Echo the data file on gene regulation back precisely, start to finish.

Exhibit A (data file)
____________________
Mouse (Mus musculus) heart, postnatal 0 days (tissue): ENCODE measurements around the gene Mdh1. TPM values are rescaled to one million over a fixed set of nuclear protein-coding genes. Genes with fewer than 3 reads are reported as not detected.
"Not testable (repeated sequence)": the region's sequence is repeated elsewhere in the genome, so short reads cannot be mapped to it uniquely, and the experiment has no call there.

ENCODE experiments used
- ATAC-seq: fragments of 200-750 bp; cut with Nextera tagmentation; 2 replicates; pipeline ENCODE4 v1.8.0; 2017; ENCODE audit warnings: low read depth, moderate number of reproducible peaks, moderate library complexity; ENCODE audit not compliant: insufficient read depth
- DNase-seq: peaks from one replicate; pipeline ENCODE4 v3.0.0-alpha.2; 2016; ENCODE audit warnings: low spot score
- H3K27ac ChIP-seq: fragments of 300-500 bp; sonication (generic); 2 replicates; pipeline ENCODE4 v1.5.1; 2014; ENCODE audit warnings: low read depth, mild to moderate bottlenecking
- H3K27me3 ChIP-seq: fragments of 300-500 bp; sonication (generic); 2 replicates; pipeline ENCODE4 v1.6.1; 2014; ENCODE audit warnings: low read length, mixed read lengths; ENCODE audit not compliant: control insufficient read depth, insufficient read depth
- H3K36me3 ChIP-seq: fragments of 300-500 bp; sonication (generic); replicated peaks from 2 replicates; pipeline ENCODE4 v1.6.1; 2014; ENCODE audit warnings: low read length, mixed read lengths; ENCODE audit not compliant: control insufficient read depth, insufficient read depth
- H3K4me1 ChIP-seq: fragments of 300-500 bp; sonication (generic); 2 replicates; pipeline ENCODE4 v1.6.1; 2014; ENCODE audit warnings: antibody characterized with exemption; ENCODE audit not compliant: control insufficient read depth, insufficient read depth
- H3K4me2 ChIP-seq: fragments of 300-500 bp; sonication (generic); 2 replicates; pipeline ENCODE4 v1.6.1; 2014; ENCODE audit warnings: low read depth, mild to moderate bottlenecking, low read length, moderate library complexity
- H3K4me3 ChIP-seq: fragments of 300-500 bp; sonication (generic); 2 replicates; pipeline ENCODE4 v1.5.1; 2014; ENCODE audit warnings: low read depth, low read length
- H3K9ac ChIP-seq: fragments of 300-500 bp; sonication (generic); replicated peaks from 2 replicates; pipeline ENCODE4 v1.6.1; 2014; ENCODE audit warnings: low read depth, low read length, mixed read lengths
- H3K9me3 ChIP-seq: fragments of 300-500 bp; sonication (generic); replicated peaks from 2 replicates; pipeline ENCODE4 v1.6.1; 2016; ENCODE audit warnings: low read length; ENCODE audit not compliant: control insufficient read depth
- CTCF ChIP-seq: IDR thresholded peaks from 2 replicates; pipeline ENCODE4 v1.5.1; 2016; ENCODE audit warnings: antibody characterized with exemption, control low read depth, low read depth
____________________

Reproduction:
Mouse (Mus musculus) heart, postnatal 0 days (tissue): ENCODE measurements around the gene Mdh1. TPM values are rescaled to one million over a fixed set of nuclear protein-coding genes. Genes with fewer than 3 reads are reported as not detected.
"Not testable (repeated sequence)": the region's sequence is repeated elsewhere in the genome, so short reads cannot be mapped to it uniquely, and the experiment has no call there.

ENCODE experiments used
- ATAC-seq: fragments of 200-750 bp; cut with Nextera tagmentation; 2 replicates; pipeline ENCODE4 v1.8.0; 2017; ENCODE audit warnings: low read depth, moderate number of reproducible peaks, moderate library complexity; ENCODE audit not compliant: insufficient read depth
- DNase-seq: peaks from one replicate; pipeline ENCODE4 v3.0.0-alpha.2; 2016; ENCODE audit warnings: low spot score
- H3K27ac ChIP-seq: fragments of 300-500 bp; sonication (generic); 2 replicates; pipeline ENCODE4 v1.5.1; 2014; ENCODE audit warnings: low read depth, mild to moderate bottlenecking
- H3K27me3 ChIP-seq: fragments of 300-500 bp; sonication (generic); 2 replicates; pipeline ENCODE4 v1.6.1; 2014; ENCODE audit warnings: low read length, mixed read lengths; ENCODE audit not compliant: control insufficient read depth, insufficient read depth
- H3K36me3 ChIP-seq: fragments of 300-500 bp; sonication (generic); replicated peaks from 2 replicates; pipeline ENCODE4 v1.6.1; 2014; ENCODE audit warnings: low read length, mixed read lengths; ENCODE audit not compliant: control insufficient read depth, insufficient read depth
- H3K4me1 ChIP-seq: fragments of 300-500 bp; sonication (generic); 2 replicates; pipeline ENCODE4 v1.6.1; 2014; ENCODE audit warnings: antibody characterized with exemption; ENCODE audit not compliant: control insufficient read depth, insufficient read depth
- H3K4me2 ChIP-seq: fragments of 300-500 bp; sonication (generic); 2 replicates; pipeline ENCODE4 v1.6.1; 2014; ENCODE audit warnings: low read depth, mild to moderate bottlenecking, low read length, moderate library complexity
- H3K4me3 ChIP-seq: fragments of 300-500 bp; sonication (generic); 2 replicates; pipeline ENCODE4 v1.5.1; 2014; ENCODE audit warnings: low read depth, low read length
- H3K9ac ChIP-seq: fragments of 300-500 bp; sonication (generic); replicated peaks from 2 replicates; pipeline ENCODE4 v1.6.1; 2014; ENCODE audit warnings: low read depth, low read length, mixed read lengths
- H3K9me3 ChIP-seq: fragments of 300-500 bp; sonication (generic); replicated peaks from 2 replicates; pipeline ENCODE4 v1.6.1; 2016; ENCODE audit warnings: low read length; ENCODE audit not compliant: control insufficient read depth
- CTCF ChIP-seq: IDR thresholded peaks from 2 replicates; pipeline ENCODE4 v1.5.1; 2016; ENCODE audit warnings: antibody characterized with exemption, control low read depth, low read depth